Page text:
Yellow and brownish diamonds are the most common; blue, green and especially red are the rarest and most valuable. Yellow and pink diamonds are the most commonly purchased, though public tastes may change in the future. Pink diamond sales received a boost from a large pink diamond ring worn by Jennifer Lopez. Celebrity tastes greatly influence trends in the area of luxury products.

Yellow and brown diamonds are sometimes referred to as Champagne diamonds, and they are less expensive than white diamonds. Champagne diamonds with a secondary pink color are extremely popular. When faced up, these stones display light to bold flashes of pink in their fire. These stones are available in a sparkling range of champagne tones, from light champagne to fancy cognac. An extremely pale yellow diamond will be classified somewhere in the X to Z color range, making it closer to a low end white diamond rather than a fancy color. Yellow diamonds of a high intensity, such as vivid or deep, are quite rare and therefor more expensive.

Natural fancy pink diamonds are rare, and account for only a fraction of one percent of the output of the Australian Argyle mine. Pink diamonds mined in India, Brazil and Africa are usually lighter in color than the intensely pink Argyle diamonds. These diamonds are primarily divided into five color categories: Pink, Purplish pink, Brownish pink, Orangey pink and Pink Champagne. Pink diamonds without any secondary coloring are the rarest and most expensive of all.

By volume, the Argyle mine in the Kimberley region of Western Australia is the largest diamond supplier in the world. It is also world's foremost source of intensely colored pink diamonds, producing 95% of the world supply. However, only an extremely small proportion of Argyle diamonds production is Pink color, in fact less than one tenth of 1 percent. The fame of Argyle's pink diamonds has grown over the past decade. At the 1989 Christie's auction in New York a 3.14 carat Argyle pink sold for $1,510,000. Privately, Argyle has sold pink diamonds for up to $1 million a carat.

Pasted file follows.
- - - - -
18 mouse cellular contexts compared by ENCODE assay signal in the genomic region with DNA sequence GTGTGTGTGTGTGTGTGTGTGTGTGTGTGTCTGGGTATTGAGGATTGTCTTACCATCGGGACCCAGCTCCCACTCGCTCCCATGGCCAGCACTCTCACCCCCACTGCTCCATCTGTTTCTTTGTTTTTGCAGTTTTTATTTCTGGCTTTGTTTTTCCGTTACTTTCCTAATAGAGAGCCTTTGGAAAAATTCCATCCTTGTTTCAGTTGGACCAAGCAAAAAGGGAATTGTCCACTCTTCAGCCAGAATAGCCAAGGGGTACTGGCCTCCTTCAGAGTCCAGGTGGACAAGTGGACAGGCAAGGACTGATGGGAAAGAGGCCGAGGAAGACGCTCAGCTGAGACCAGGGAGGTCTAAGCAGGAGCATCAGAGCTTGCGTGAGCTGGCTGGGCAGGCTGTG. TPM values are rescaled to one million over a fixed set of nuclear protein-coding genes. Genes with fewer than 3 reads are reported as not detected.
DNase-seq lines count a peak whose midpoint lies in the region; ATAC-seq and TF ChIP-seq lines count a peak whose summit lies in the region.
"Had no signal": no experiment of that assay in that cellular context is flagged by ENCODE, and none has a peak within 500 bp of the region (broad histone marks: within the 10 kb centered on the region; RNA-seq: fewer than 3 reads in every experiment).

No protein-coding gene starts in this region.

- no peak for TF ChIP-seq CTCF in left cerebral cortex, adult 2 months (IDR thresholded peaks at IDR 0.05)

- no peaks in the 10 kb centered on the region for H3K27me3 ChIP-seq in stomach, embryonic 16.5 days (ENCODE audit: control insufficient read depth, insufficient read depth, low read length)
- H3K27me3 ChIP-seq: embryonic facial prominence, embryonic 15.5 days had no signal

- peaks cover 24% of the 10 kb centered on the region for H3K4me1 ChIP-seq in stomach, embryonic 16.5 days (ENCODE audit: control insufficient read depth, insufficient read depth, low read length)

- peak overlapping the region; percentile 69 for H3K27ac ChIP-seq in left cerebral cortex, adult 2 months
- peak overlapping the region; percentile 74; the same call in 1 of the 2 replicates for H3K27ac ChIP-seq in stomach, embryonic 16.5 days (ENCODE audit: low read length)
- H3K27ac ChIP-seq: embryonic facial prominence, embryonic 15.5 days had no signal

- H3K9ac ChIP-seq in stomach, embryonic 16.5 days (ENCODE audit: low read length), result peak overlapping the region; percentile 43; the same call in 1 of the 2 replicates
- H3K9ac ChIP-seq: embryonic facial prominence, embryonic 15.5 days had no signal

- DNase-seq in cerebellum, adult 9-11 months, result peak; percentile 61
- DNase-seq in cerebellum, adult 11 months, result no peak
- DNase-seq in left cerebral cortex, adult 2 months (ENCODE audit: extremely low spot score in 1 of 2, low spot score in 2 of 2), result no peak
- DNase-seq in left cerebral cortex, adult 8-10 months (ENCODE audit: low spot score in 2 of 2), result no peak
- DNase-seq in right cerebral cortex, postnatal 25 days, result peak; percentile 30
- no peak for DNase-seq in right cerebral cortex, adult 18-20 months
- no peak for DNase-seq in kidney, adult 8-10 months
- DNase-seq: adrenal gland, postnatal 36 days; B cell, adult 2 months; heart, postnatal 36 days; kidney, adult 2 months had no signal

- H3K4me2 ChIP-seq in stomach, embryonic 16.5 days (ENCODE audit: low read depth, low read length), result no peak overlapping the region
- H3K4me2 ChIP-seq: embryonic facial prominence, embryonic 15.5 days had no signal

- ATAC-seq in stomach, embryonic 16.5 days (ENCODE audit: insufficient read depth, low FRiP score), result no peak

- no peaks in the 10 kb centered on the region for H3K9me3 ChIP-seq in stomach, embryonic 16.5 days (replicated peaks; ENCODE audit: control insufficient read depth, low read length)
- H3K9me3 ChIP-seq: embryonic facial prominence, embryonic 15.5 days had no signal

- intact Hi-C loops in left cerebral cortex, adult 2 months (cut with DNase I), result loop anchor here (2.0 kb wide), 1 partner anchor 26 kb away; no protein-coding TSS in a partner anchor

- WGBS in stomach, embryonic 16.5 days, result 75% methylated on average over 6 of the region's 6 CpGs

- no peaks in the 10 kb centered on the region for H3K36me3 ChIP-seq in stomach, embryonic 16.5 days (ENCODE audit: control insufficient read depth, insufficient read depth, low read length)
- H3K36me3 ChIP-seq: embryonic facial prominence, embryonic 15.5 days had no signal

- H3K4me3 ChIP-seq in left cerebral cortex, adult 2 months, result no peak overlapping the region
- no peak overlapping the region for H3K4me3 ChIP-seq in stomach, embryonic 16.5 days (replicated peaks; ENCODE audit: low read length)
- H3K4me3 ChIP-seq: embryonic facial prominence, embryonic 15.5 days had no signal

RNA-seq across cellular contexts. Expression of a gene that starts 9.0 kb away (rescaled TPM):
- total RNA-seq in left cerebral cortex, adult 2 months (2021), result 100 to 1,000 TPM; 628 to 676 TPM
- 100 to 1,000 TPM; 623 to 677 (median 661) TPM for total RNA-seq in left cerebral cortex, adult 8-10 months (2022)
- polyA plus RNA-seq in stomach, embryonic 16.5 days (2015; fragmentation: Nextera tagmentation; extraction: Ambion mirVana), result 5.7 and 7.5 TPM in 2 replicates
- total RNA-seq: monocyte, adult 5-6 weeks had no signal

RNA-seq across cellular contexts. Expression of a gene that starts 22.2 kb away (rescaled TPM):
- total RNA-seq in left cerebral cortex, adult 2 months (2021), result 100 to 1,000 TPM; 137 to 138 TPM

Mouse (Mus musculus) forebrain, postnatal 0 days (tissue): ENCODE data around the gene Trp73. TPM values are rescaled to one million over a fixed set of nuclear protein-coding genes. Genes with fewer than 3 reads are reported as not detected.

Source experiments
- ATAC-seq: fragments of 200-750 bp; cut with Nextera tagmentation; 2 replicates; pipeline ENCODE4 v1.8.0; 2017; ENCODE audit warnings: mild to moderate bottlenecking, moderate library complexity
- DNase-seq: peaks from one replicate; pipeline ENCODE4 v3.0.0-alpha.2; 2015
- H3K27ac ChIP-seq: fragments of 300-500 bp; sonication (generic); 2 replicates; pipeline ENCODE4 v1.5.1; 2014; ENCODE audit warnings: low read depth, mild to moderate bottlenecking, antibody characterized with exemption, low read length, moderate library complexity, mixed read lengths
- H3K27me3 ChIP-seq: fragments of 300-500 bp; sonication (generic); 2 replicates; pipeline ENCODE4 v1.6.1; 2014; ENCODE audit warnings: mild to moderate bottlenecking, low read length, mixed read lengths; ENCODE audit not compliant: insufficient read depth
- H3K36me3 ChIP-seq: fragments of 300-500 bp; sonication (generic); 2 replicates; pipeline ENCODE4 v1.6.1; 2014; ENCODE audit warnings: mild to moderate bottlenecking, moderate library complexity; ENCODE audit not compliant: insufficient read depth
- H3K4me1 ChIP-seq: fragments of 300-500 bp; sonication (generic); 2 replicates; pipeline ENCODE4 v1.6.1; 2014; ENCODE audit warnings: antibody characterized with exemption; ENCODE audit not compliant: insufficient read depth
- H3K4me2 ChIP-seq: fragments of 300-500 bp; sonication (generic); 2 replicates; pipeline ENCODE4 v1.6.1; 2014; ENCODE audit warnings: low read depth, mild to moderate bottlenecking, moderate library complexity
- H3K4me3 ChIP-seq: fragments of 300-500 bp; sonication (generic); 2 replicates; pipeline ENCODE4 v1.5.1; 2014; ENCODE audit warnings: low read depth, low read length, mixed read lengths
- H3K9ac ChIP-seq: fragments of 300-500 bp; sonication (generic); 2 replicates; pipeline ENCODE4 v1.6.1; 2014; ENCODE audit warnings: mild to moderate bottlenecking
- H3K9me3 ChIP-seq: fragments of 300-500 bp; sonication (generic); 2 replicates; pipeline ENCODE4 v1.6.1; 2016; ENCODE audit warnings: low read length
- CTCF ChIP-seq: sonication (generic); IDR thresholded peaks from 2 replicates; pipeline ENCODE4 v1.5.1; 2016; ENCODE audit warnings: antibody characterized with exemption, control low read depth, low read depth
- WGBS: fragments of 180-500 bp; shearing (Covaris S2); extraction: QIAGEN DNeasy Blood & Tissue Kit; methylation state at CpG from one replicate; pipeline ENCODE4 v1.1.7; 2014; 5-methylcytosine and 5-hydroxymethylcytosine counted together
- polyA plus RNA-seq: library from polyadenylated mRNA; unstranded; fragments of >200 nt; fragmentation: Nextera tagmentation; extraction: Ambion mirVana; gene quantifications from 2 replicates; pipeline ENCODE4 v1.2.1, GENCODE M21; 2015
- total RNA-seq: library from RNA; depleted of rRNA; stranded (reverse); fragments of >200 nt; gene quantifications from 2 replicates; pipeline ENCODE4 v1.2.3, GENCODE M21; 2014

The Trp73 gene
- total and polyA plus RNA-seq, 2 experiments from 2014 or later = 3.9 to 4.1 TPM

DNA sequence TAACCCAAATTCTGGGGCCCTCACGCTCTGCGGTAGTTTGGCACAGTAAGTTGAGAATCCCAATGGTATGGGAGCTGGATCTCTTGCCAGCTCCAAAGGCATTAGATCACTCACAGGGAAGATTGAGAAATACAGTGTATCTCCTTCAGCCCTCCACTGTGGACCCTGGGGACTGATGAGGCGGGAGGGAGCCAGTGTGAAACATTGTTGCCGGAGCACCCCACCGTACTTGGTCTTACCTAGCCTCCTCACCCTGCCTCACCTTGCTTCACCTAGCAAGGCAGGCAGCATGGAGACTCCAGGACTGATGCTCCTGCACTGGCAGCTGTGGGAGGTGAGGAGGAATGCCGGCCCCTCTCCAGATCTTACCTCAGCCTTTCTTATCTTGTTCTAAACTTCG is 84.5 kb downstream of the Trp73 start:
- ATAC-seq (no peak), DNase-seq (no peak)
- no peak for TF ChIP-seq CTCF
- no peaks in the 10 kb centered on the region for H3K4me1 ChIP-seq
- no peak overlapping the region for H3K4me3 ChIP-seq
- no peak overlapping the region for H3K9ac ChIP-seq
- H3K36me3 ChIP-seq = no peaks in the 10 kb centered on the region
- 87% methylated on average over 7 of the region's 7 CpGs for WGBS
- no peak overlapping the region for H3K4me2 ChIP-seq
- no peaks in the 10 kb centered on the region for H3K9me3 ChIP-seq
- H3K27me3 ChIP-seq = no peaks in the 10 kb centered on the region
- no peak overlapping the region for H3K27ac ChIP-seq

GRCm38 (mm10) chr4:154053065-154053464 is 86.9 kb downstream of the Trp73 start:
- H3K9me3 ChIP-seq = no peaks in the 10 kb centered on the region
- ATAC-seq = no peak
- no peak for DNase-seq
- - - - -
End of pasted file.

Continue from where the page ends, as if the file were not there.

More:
The Argyle mine, also a leader in the production of brownish diamonds which were previously unwanted by consumers, was the first to introduce the terms ‘champagne’ and ‘cognac’ as a marketing campaign to encourage appreciation of these stones. It seems to have worked, and brown diamonds are becoming more expensive as they are being incorporated more frequently into jewelry.

Within a given grade, clarity, color distribution and cut affect the final price of the stone. Smaller diamonds (less than 0.80) carat can cost 10%-20% less than the rarer large gems. Exceptionally well cut stones and stones with a VVS or IF clarity can cost 10%-20% more. Secondary colors, such as brownish yellow, reduce cost.

A good cut gives a fancy diamond its sparkle and helps to bring out the most intense color possible. White diamonds are cut in a standard way to maximize light refraction. However, when cutting colored diamonds, the cutter usually considers the stone's inclusions, which can enhance the diamond's color. Facets and angles also give color to a diamond, so the cutter must consider what shape would bring out the gemstone's best color.

The best prices are offered by "direct from the mine" wholesalers, merchants who buy either rough stone or newly cut diamonds directly from the source. Not all wholesalers will sell to private buyers, but the ones who do can save their clients a lot of money.